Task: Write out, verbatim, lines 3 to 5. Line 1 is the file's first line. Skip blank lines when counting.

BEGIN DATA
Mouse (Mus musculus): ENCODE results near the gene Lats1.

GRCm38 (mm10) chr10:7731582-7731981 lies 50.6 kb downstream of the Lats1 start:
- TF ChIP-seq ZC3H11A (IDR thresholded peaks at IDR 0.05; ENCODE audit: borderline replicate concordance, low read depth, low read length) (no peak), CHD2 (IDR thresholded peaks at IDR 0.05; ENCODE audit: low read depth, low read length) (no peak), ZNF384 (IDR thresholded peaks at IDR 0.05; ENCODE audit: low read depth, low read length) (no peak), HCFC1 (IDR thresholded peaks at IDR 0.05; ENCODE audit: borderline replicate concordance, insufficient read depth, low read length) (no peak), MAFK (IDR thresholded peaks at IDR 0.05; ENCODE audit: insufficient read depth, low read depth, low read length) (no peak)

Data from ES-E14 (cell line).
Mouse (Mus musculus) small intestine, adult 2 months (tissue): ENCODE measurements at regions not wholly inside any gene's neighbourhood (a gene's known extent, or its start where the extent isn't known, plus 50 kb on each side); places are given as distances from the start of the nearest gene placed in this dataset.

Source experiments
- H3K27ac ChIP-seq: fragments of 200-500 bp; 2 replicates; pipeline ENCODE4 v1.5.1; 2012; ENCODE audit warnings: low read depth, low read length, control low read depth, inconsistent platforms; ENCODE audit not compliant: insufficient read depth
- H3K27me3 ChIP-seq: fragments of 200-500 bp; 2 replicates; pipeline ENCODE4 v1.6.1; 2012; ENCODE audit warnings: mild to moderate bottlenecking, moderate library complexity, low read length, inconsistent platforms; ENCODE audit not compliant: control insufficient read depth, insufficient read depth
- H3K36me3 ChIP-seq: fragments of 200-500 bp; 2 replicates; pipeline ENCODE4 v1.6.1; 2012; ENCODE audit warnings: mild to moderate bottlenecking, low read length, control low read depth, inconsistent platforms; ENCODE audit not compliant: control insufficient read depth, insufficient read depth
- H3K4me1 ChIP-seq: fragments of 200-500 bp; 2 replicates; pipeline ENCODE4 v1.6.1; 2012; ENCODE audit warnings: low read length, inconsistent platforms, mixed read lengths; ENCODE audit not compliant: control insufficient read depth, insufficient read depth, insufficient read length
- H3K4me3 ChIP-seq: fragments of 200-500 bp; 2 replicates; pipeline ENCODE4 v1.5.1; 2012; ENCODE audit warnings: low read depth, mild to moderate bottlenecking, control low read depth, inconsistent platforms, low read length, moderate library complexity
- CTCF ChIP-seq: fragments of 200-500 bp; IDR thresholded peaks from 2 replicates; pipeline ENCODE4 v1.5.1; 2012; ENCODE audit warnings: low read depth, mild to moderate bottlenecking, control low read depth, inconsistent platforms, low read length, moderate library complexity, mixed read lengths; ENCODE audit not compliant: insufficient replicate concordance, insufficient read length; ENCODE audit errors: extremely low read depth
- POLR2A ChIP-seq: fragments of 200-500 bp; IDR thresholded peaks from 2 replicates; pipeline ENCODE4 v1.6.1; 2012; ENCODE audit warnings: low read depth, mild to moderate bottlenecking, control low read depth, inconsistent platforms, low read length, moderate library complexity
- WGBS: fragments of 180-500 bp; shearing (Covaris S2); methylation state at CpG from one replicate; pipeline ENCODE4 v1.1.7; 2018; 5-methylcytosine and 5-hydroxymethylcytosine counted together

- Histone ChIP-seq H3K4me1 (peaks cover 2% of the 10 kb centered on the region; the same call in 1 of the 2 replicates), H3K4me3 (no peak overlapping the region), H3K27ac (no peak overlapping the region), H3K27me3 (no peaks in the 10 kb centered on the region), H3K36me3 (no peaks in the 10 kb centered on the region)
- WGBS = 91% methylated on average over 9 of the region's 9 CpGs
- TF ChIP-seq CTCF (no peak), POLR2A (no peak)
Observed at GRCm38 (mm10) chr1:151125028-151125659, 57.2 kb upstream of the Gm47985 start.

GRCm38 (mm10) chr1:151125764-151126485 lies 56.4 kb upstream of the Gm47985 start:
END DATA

- TF ChIP-seq ZC3H11A (IDR thresholded peaks at IDR 0.05; ENCODE audit: borderline replicate concordance, low read depth, low read length) (no peak), CHD2 (IDR thresholded peaks at IDR 0.05; ENCODE audit: low read depth, low read length) (no peak), ZNF384 (IDR thresholded peaks at IDR 0.05; ENCODE audit: low read depth, low read length) (no peak), HCFC1 (IDR thresholded peaks at IDR 0.05; ENCODE audit: borderline replicate concordance, insufficient read depth, low read length) (no peak), MAFK (IDR thresholded peaks at IDR 0.05; ENCODE audit: insufficient read depth, low read depth, low read length) (no peak)

Data from ES-E14 (cell line).
Mouse (Mus musculus) small intestine, adult 2 months (tissue): ENCODE measurements at regions not wholly inside any gene's neighbourhood (a gene's known extent, or its start where the extent isn't known, plus 50 kb on each side); places are given as distances from the start of the nearest gene placed in this dataset.